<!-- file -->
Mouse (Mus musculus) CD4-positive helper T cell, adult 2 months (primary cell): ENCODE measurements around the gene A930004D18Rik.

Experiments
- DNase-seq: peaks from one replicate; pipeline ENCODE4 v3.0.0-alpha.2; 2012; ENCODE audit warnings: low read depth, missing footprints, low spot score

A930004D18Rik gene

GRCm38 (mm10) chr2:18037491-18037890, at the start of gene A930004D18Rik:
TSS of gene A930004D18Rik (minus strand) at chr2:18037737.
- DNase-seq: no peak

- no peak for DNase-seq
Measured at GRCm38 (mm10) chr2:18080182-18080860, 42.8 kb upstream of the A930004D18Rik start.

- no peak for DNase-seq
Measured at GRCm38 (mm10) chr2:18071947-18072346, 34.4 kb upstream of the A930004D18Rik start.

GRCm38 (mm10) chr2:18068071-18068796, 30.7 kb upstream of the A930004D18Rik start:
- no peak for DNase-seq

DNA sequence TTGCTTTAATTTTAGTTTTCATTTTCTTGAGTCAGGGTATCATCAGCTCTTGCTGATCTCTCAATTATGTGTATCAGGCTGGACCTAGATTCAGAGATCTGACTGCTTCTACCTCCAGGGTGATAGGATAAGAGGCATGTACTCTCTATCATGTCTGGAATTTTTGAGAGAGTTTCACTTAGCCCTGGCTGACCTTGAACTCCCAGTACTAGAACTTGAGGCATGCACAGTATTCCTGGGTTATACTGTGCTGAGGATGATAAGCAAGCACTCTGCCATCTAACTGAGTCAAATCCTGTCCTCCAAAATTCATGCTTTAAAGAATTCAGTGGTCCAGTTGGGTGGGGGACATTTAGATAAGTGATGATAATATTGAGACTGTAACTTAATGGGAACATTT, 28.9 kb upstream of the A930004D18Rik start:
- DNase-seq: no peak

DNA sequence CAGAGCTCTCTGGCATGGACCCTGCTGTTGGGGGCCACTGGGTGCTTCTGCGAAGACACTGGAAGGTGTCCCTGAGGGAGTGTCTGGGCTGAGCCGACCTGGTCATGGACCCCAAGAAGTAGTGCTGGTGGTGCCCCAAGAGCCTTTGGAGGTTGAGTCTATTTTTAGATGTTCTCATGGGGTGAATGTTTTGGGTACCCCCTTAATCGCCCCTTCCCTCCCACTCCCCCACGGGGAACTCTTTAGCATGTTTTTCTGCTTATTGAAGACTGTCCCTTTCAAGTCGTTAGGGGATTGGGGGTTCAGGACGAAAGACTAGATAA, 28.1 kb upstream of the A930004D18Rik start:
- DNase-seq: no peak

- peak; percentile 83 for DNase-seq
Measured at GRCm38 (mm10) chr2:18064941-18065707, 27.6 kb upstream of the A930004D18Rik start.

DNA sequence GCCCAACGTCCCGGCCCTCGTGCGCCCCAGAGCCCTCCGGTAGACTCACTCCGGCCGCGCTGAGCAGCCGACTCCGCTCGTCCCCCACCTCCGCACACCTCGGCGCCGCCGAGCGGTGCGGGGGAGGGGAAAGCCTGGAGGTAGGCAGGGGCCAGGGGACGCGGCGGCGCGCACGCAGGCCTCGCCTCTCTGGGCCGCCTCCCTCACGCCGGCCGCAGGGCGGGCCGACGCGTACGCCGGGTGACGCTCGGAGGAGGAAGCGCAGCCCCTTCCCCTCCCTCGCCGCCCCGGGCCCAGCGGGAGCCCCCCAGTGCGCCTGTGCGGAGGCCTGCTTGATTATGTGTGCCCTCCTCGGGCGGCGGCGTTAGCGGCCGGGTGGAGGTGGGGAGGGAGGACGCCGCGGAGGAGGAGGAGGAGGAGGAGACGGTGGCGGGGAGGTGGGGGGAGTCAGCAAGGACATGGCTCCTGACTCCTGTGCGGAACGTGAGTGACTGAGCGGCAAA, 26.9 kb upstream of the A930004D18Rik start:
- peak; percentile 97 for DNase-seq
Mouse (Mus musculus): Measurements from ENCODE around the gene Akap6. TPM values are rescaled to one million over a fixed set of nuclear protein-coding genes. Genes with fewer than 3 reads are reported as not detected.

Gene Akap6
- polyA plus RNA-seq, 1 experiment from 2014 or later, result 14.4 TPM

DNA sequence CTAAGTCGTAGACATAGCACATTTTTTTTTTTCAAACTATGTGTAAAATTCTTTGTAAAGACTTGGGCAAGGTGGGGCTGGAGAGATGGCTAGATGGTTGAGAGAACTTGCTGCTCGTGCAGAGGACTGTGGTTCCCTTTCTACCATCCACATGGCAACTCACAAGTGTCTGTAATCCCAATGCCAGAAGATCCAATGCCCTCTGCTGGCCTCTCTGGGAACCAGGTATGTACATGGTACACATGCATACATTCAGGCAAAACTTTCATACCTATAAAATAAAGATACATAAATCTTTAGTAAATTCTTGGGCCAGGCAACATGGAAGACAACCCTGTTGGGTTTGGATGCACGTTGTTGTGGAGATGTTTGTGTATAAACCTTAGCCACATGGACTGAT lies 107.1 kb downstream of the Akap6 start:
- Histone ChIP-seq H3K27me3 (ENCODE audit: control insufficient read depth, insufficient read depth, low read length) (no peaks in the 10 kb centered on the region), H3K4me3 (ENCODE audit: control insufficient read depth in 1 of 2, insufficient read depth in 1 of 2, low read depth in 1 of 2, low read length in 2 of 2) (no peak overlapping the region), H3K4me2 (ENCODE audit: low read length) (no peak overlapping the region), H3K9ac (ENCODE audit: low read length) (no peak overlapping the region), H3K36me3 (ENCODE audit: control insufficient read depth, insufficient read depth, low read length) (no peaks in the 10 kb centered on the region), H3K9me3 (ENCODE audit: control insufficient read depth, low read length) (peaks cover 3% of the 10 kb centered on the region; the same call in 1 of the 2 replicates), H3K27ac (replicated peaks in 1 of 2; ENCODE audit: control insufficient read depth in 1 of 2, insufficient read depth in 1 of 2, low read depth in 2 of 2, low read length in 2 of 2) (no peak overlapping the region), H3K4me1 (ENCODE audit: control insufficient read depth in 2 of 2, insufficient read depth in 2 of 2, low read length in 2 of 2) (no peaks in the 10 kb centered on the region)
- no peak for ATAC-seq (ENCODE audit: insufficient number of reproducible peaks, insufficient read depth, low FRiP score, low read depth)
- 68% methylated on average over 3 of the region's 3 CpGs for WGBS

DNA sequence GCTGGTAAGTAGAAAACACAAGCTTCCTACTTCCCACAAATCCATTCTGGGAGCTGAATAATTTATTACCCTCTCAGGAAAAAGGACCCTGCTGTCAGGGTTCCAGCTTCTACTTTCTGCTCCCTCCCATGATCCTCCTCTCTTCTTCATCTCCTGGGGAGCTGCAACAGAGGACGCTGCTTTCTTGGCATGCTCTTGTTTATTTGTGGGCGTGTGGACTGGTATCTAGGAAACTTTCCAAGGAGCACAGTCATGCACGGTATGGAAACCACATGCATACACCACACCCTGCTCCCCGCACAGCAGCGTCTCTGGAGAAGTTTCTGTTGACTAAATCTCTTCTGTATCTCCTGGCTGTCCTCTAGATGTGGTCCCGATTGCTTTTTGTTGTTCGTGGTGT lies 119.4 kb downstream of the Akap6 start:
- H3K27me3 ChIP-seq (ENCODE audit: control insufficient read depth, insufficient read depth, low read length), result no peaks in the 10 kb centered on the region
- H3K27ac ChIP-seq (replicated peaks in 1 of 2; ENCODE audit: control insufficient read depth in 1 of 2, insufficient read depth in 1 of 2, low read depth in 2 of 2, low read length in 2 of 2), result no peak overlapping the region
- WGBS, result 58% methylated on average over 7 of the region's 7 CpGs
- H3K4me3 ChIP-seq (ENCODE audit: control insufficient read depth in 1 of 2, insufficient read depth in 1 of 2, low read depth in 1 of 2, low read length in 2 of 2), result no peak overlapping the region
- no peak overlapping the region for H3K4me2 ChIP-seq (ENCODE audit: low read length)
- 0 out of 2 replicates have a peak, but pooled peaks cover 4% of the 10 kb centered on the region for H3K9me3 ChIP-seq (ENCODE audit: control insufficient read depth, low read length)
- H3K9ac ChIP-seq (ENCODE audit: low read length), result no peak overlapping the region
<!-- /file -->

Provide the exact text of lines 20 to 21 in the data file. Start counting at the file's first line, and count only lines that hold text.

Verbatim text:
DNA sequence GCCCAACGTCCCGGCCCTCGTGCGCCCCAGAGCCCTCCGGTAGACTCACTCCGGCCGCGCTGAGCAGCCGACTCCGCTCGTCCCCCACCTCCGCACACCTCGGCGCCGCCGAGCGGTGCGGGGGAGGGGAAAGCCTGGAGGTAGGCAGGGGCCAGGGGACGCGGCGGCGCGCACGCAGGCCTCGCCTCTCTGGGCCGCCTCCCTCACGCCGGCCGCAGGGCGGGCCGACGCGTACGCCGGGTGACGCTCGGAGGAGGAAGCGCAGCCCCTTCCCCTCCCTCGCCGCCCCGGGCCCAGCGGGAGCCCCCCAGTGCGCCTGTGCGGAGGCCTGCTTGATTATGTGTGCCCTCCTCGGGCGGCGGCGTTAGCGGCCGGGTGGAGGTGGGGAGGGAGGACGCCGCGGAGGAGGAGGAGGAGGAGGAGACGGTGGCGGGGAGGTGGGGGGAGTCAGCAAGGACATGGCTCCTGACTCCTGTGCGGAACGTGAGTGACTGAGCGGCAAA, 26.9 kb upstream of the A930004D18Rik start:
- peak; percentile 97 for DNase-seq